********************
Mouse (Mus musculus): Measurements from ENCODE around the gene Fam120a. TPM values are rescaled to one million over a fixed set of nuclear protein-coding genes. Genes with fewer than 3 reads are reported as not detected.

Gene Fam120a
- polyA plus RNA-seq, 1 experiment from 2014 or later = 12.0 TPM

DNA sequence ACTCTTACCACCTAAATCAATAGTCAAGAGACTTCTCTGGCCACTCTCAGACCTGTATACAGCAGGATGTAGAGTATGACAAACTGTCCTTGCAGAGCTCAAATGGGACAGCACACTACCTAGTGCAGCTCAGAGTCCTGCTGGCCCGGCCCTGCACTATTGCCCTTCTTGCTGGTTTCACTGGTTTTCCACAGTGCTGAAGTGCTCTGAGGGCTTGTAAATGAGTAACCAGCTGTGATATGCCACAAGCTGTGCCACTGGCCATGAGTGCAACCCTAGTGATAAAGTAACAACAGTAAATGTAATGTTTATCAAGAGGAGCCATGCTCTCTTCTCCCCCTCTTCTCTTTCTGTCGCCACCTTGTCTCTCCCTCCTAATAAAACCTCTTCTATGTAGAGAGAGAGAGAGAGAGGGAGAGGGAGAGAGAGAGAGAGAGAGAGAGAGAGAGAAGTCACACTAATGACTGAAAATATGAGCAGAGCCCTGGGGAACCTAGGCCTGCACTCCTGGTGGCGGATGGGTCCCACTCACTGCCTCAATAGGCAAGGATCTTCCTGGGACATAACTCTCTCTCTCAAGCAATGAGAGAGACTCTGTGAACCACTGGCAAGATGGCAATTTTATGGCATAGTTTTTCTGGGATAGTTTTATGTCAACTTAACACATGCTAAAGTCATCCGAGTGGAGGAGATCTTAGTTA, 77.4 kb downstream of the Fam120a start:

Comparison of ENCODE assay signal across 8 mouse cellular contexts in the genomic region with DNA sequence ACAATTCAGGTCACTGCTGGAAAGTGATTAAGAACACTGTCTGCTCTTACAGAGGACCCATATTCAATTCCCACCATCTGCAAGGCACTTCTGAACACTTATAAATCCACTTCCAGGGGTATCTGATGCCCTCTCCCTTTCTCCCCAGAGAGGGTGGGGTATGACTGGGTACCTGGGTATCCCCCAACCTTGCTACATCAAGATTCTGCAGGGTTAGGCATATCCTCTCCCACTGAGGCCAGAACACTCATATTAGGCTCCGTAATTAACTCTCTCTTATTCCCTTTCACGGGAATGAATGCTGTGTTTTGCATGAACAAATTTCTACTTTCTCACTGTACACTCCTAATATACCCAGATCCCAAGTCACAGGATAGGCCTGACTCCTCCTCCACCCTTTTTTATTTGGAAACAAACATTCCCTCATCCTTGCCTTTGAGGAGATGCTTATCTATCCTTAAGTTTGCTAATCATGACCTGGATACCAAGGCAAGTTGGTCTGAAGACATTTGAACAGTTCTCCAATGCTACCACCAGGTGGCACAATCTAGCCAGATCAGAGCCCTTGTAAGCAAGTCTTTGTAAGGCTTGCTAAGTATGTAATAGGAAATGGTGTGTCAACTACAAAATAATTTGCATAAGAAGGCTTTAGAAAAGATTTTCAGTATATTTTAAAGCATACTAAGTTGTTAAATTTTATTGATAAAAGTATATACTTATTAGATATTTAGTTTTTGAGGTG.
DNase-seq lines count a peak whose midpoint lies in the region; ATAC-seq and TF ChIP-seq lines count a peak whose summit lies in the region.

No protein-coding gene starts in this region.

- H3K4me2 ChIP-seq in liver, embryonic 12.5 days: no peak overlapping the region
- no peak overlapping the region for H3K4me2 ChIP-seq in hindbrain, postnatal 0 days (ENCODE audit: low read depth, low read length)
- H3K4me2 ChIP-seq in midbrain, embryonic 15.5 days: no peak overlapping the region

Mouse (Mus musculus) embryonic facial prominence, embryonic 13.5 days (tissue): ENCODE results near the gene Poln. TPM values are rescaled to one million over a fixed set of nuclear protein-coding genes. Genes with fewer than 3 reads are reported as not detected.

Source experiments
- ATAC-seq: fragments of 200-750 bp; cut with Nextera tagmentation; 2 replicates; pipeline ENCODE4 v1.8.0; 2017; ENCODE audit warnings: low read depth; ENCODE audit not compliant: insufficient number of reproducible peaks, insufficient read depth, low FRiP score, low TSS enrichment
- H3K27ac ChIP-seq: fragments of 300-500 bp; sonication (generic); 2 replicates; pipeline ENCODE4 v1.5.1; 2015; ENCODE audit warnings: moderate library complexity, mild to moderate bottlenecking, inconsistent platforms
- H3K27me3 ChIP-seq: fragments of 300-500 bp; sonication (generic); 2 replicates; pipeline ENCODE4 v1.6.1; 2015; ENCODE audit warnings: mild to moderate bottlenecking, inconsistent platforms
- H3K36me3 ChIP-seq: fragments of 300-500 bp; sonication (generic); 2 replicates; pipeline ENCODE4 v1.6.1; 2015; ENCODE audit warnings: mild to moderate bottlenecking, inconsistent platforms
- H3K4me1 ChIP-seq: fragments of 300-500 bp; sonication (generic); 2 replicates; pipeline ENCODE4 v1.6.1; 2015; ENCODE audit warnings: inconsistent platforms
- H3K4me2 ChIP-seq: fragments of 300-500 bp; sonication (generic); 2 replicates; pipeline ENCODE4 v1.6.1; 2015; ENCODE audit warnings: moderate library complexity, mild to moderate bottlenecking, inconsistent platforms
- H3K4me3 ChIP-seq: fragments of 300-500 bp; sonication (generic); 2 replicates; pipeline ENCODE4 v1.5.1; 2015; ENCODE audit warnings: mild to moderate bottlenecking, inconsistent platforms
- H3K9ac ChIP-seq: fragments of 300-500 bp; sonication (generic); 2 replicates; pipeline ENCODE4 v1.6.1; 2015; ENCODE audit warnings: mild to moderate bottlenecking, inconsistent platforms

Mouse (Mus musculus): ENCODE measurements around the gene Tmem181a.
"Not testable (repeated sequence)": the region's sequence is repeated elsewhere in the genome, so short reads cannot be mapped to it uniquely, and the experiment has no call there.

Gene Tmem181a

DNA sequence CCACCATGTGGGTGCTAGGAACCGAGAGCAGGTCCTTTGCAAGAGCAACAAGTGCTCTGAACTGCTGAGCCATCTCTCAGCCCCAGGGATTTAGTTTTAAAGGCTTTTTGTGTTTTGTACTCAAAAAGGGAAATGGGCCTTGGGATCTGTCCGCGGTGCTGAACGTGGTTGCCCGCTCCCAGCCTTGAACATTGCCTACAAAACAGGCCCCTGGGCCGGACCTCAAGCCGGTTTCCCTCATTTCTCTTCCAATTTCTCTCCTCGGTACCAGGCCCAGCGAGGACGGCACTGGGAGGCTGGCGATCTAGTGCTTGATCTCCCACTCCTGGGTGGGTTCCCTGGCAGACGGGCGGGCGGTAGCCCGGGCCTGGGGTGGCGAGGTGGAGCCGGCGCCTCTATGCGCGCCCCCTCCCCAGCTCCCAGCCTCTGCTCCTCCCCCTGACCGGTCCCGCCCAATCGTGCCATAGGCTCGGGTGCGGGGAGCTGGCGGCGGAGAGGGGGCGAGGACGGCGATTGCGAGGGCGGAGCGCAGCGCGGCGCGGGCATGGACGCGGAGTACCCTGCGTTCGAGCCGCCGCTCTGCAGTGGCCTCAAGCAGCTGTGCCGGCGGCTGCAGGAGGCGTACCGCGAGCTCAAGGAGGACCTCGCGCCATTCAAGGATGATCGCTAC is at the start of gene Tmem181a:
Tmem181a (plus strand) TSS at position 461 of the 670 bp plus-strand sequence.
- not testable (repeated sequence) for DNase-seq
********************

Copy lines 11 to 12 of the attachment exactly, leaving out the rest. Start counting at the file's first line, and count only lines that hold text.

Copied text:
Mouse (Mus musculus) embryonic facial prominence, embryonic 13.5 days (tissue): ENCODE results near the gene Poln. TPM values are rescaled to one million over a fixed set of nuclear protein-coding genes. Genes with fewer than 3 reads are reported as not detected.

Source experiments